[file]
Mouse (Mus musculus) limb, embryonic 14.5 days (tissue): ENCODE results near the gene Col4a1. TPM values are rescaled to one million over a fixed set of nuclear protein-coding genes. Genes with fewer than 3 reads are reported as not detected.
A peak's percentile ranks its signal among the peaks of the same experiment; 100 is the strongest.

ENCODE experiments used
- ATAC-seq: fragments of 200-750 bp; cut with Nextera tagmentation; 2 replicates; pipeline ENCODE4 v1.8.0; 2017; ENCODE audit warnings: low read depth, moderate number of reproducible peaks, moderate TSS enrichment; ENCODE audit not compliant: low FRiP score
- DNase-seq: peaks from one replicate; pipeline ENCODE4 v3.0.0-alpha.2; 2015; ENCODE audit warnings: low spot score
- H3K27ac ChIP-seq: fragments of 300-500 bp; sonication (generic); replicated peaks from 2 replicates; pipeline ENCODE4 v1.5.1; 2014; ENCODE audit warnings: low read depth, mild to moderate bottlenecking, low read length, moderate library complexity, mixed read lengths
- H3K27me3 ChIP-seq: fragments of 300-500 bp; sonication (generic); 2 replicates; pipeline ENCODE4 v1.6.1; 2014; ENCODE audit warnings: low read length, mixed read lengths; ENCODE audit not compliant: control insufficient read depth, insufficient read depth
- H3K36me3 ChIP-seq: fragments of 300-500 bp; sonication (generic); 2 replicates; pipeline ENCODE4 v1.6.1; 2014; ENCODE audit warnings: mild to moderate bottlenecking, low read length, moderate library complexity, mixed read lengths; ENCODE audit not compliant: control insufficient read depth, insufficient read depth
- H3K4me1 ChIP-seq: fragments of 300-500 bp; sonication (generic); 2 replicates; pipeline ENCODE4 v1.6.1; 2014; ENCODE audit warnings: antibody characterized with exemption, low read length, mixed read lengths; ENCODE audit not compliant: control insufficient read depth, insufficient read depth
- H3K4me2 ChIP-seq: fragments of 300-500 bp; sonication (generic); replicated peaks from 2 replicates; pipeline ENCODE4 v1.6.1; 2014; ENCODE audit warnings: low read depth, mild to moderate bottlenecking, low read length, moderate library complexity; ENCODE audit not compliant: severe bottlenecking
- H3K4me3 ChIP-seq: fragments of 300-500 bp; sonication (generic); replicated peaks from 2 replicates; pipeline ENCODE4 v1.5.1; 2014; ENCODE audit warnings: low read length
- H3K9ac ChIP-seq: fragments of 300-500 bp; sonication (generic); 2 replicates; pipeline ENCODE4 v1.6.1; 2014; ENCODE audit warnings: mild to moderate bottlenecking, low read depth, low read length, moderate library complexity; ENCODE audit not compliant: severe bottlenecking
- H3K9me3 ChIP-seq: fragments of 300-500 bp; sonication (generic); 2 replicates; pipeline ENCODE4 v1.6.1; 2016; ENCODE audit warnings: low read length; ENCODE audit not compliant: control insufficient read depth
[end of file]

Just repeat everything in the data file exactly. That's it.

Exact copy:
Mouse (Mus musculus) limb, embryonic 14.5 days (tissue): ENCODE results near the gene Col4a1. TPM values are rescaled to one million over a fixed set of nuclear protein-coding genes. Genes with fewer than 3 reads are reported as not detected.
A peak's percentile ranks its signal among the peaks of the same experiment; 100 is the strongest.

ENCODE experiments used
- ATAC-seq: fragments of 200-750 bp; cut with Nextera tagmentation; 2 replicates; pipeline ENCODE4 v1.8.0; 2017; ENCODE audit warnings: low read depth, moderate number of reproducible peaks, moderate TSS enrichment; ENCODE audit not compliant: low FRiP score
- DNase-seq: peaks from one replicate; pipeline ENCODE4 v3.0.0-alpha.2; 2015; ENCODE audit warnings: low spot score
- H3K27ac ChIP-seq: fragments of 300-500 bp; sonication (generic); replicated peaks from 2 replicates; pipeline ENCODE4 v1.5.1; 2014; ENCODE audit warnings: low read depth, mild to moderate bottlenecking, low read length, moderate library complexity, mixed read lengths
- H3K27me3 ChIP-seq: fragments of 300-500 bp; sonication (generic); 2 replicates; pipeline ENCODE4 v1.6.1; 2014; ENCODE audit warnings: low read length, mixed read lengths; ENCODE audit not compliant: control insufficient read depth, insufficient read depth
- H3K36me3 ChIP-seq: fragments of 300-500 bp; sonication (generic); 2 replicates; pipeline ENCODE4 v1.6.1; 2014; ENCODE audit warnings: mild to moderate bottlenecking, low read length, moderate library complexity, mixed read lengths; ENCODE audit not compliant: control insufficient read depth, insufficient read depth
- H3K4me1 ChIP-seq: fragments of 300-500 bp; sonication (generic); 2 replicates; pipeline ENCODE4 v1.6.1; 2014; ENCODE audit warnings: antibody characterized with exemption, low read length, mixed read lengths; ENCODE audit not compliant: control insufficient read depth, insufficient read depth
- H3K4me2 ChIP-seq: fragments of 300-500 bp; sonication (generic); replicated peaks from 2 replicates; pipeline ENCODE4 v1.6.1; 2014; ENCODE audit warnings: low read depth, mild to moderate bottlenecking, low read length, moderate library complexity; ENCODE audit not compliant: severe bottlenecking
- H3K4me3 ChIP-seq: fragments of 300-500 bp; sonication (generic); replicated peaks from 2 replicates; pipeline ENCODE4 v1.5.1; 2014; ENCODE audit warnings: low read length
- H3K9ac ChIP-seq: fragments of 300-500 bp; sonication (generic); 2 replicates; pipeline ENCODE4 v1.6.1; 2014; ENCODE audit warnings: mild to moderate bottlenecking, low read depth, low read length, moderate library complexity; ENCODE audit not compliant: severe bottlenecking
- H3K9me3 ChIP-seq: fragments of 300-500 bp; sonication (generic); 2 replicates; pipeline ENCODE4 v1.6.1; 2016; ENCODE audit warnings: low read length; ENCODE audit not compliant: control insufficient read depth